3. The Worldbuilding! I actually liked the class systems of demons the author presented us, there are also the seven demon princes of hell representing the seven deadly sins, the witches living amongst the normal folks and the witch hunters who are secretly members of the church, even werewolves; it’s all mixed together to create an interesting world that may or make this series an incredibly memorable one!
  4. The “Whodunnit” Murder Mystery! I always love a good mystery where the main character is on the hunt for a killer who leaves a bloody trail of bodies behind.

What I Didn’t Like:

  1. The Beginning Felt Very Generic…This book was pretty boring at first and felt like any general YA Fantasy title out there, but once Emilia and Wrath run into each other and meet for the first time, that was when things really begin to take off!
  2. Not Enough Steam…I know this is a YA Fantasy book so the sexual content (a.k.a. smut) is supposed to be very limited, but really do feel like this story would be even better if there were more steamy scenes. I mean like let’s see truly how “wicked” Prince Wrath can be *wink*wink.* Maybe there’ll be more scenes like this in later books, but again, I know it can only go so far within the YA reading level.
  3. The Ending…Okay, so this one may be on me because I maybe wasn’t fully paying close enough attention and missed something, but part of the ending kind of went over my head. For most of the book, it felt like a pretty light read that didn’t require my entire attention, but then all of a sudden SO MUCH was happening at the end and I blinked and missed some vital information I think…if someone sees this review and wants to message me to fully explain it all to me, you’d officially be my favorite person!!
  4. The Short Chapters…Some chapters were only like a page and a half long, and I was wondering to myself why a single conversation was sometimes three whole chapters when it could’ve been just one? It was weird pacing to me and kind of annoying at times…

Conclusion:

This is my first Kerri Maniscalco novel, and this book really does make me interested in reading her Stalking Jack The Ripper series that put her name on the map!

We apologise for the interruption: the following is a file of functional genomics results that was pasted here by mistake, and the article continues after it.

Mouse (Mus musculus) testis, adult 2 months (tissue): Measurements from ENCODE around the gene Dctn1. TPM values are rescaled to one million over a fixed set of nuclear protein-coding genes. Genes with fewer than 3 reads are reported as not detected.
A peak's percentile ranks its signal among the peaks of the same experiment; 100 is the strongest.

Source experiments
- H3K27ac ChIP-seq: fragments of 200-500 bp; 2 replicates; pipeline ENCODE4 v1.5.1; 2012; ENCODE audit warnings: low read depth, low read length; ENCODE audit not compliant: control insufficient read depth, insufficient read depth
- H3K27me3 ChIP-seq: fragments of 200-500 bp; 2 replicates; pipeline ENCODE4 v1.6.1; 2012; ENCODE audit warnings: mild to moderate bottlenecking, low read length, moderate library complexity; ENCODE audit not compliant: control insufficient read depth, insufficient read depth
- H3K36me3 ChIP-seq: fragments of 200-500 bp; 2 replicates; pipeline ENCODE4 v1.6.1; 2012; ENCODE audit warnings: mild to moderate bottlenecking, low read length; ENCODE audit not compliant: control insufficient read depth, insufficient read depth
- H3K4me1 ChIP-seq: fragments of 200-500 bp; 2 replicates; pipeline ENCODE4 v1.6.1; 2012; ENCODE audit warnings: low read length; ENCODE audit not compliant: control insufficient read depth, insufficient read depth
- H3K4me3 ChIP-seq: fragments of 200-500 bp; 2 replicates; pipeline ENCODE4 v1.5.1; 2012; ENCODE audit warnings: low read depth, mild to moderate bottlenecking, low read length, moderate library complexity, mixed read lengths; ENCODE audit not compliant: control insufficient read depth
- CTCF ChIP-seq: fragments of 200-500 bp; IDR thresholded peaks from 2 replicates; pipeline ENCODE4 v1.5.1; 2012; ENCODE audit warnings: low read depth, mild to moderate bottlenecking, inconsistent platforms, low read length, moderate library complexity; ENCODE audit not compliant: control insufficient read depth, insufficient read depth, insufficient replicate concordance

Like the romance between the two main characters in this book, the story was a slow burn that definitely left me interested to keep reading on once the next book arrives later on! It wasn’t the next binge-worthy series for me to become obsessed with, but this book shows that the series has a whole lot of potential to become a huge fan favorite among the many other incredibly popular YA Fantasy series most of us readers know and love!

A reckoning awoke in me. The more I gave, the more he returned. We traded kisses like blows. And if this were a fight, I wouldn’t know who was winning. I understood why some thought kissing one of the Wicked was addictive. Each time his tongue touched mine, it felt as if the ground beneath me quaked. Like we were a cataclysmic event that shouldn’t be.”

– Kerri Maniscalco, “Kingdom of the Wicked”

I recommend this book to those that really enjoyed other titles like Serpent and Dove by Shelby Mahurin or the Folk of the Air trilogy by Holly Black; the dynamic between Wrath and Emilia for sure gave me some impressions of Jude and Cardan with the whole enemies-to-lovers, then back to enemies dynamic!

Thanks for Reading!

— Nick Goodsell

YA Fantasy, YA romance

My Review: How the King of Elfhame Learned to Hate Stories (The Folk of the Air #3.5): by Holly Black (Illustrated by Rovina Cai)

Publish Date: November 24th, 2020
Number of Pages: 192 Pages
Publisher: Little Brown Books for Young Readers
Genre(s): YA Fantasy, YA Romance

***Warning!!! This review contains spoilers to the series, so continue reading at your own risk! You’ve officially been warned!!!***

To see my full review of book #1 – The Cruel Prince – Click HERE

To see my full review of book #2 – The Wicked King – Click HERE

To see my full review of book #3 – The Queen of Nothing – Click HERE